Most dental patients understand the benefits of flossing and using a mouth rinse; however, only about 1 in 6 engage in these habits daily, according to a study published June 2 in the Journal of Dental Hygiene.
Despite evidence that supports the efficacy of regular flossing and mouth rinsing, daily oral care regimens that incorporate both practices have not been widely adopted by the public. Dental teams should work with patients to build better interdental cleaning habits, the study's authors wrote.
"While respondents strongly believed that brushing, flossing, and mouth rinse use carry unique benefits and that combining all three methods would be optimal, these respondents still had high perceived barriers to using floss and mouth rinse regularly and consequently these habits were not included in their daily oral hygiene regimen," wrote the authors, led by Dr. Mary Lynn Bosma, RDH, director of claims strategy at Johnson & Johnson.
Only a limited number of published studies have explored how individual perceptions might influence flossing or mouth rinse behaviors. Therefore, identifying these beliefs might help clarify the most effective methods for clinicians to cite in their discussions with patients and for public health outreach programs to use to encourage good oral hygiene habits.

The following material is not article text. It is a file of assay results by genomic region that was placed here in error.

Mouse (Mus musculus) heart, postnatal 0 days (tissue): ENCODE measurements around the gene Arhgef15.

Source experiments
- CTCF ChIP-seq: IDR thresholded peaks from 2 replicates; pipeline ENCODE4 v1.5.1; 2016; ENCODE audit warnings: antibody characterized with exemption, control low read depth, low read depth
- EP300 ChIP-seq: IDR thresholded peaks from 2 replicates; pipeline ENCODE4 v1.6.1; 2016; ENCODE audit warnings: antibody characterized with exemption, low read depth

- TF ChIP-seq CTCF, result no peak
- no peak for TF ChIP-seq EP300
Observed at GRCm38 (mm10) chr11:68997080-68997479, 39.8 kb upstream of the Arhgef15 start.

To investigate how flossing and rinsing behaviors affect their perceived benefits and barriers, 213 patients completed a questionnaire about their oral hygiene habits. More than 90% of participants agreed that daily flossing and rinsing practices would protect their teeth from plaque and decay and give them healthier gums. However, knowing that these habits would improve their oral health, only 16% reported flossing daily, and only 17% reported using a mouth rinse at least once daily, the authors wrote.
Some of the perceived barriers survey respondents cited for not flossing and using mouth rinse included fear of gingival bleeding and pain, forgetting, and not flossing or rinsing as part of one's daily oral care routine. Additionally, those who didn't floss or use mouthwash every day were less likely to believe the intangible benefits of these practices and much more likely to perceive barriers to using floss or rinse, they wrote.
The study had limitations, including that the information was self-reported and didn't include actual observation of flossing and mouth rinsing habits, they wrote. A better understanding of patients' perceptions and barriers to oral hygiene habits may lead to more effective interventions, the authors wrote.
"Given that the main barriers to habitual use of floss and mouth rinse were not due to lack of knowledge regarding their benefits, but rather due to forgetfulness, incorporation of behavior change theory for habit formation may be particularly useful in future research," Bosma and colleagues concluded.
Disclosure: Johnson & Johnson Consumer sponsored this clinical trial and was responsible for the trial design and the collection, analysis, and interpretation of the data.